Road Runners. Umm, you don't see them everyday. Especially like this one. This is like finding flesh-ripping teeth in an Easter chickie. Johnny, look, it's a freakin' ragtop. And wow, it's got a clutch pedal, too. Yup, we're gonna have some fun!
"The car is an original big-block 383 four-speed convertible, Regular Production Order RM27," says Year One's Brad Ocock. But it was a boo-coo mess. "It had been sitting outside for years. Every panel on the car was rusted through, with large sections of metal gone altogether. The cowl area was rusted. The floors were gone. The seam where the wheel tubs meet the floor of the trunk were rusted away an inch from the original joint on each side."
It gets worse. The gutter around the deck lid was wasted or just missing in many places and the car had body damage on all four corners. One door shell had been hit and was twisted. Even the headliner bows for the convertible top were eaten through by rust.
"It was basically the sheetmetal that was wasted," says Ocock. "The framerails, frame boxes and body mounts were in great shape. It was a complete car, but the damage was so extensive, it was questionable whether or not it could be salvaged."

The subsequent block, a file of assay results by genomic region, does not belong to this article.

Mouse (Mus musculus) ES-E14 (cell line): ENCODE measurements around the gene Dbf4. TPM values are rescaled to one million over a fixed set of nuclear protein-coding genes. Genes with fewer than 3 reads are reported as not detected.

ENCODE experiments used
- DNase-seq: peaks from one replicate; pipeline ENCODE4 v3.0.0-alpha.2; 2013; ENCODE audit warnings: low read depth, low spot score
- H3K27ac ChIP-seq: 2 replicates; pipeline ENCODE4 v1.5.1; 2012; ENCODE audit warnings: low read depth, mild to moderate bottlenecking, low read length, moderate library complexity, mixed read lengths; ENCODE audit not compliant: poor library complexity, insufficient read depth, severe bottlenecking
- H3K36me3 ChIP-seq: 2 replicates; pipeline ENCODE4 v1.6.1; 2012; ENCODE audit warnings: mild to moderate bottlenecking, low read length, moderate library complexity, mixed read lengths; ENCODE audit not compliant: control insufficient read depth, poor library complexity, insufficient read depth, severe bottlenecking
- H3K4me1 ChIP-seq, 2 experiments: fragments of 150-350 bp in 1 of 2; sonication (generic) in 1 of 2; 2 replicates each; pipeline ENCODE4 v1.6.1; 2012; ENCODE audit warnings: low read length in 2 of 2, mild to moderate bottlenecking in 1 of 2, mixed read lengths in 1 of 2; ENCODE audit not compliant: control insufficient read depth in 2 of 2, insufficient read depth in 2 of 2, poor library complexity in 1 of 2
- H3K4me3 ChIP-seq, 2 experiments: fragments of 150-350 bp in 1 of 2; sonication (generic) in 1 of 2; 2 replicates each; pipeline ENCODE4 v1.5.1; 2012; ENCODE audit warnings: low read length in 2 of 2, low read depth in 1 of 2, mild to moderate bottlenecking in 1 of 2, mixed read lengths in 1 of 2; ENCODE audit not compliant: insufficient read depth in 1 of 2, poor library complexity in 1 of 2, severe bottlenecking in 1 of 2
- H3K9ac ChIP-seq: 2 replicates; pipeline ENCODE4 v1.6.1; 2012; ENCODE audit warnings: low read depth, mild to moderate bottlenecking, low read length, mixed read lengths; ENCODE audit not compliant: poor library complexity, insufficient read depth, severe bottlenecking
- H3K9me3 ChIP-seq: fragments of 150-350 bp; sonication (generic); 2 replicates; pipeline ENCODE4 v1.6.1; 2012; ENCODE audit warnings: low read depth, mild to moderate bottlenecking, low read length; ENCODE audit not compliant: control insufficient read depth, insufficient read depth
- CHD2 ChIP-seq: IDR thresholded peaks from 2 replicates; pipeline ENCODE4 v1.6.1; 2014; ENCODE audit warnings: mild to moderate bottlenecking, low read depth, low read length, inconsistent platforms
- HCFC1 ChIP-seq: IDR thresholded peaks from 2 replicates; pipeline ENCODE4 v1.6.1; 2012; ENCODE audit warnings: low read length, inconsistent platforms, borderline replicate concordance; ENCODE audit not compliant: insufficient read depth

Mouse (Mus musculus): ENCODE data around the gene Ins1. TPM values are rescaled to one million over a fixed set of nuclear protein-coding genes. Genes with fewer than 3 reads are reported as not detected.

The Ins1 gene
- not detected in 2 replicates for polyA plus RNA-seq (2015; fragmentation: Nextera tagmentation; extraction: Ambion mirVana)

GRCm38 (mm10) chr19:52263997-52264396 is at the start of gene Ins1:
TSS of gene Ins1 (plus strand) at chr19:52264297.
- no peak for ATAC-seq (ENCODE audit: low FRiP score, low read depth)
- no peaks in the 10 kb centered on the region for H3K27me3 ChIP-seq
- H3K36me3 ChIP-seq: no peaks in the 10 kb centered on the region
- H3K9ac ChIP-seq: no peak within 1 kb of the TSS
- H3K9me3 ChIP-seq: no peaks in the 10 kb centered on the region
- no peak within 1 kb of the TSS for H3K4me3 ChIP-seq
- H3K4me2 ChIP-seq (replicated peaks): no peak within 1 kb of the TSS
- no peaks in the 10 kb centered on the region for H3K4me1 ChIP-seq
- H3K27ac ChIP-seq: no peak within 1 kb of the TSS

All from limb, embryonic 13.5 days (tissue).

Why bother? Mojo price tags materialize on select model Mopar iron (especially drop tops) and they continue to disappear into those low-lying clouds. Year One felt that the opportunity was way too valuable to broom (2,218 Road Runner convertibles were built in the 1969 model year), and could there be a better place to exhibit its trove of NOS sheetmetal, patch panels, fasteners, and ancillary glitter and bits?
The junk that was a car-a novice project it ain't-reanimated by the hands of experience.
The whole thing happened at the Year One shop in Braselton, Georgia. Year One's veterans put on a hinged fiberglass Six-Pack hood, built a custom front bumper and paired 'Cuda road lamps with a custom-built air dam. And when the sheetmetal guys had had enough, Steve Jones applied the Southern Polyurethane '02 Viper Red and painted the gloss strobes and the "505" engine callouts on the billboards.
For more Year One volunteers, the car had become a six-month-long obsession. It rolled in from the body shop as a shell. They put it completely back to form in three weeks, finishing it... umm, let me see... yes! Was it the day before Power Tour departed from Florida last June? Suffice it to say, the Road Runner's introductory cruise from Braselton to Kissimmee proved safe and sane.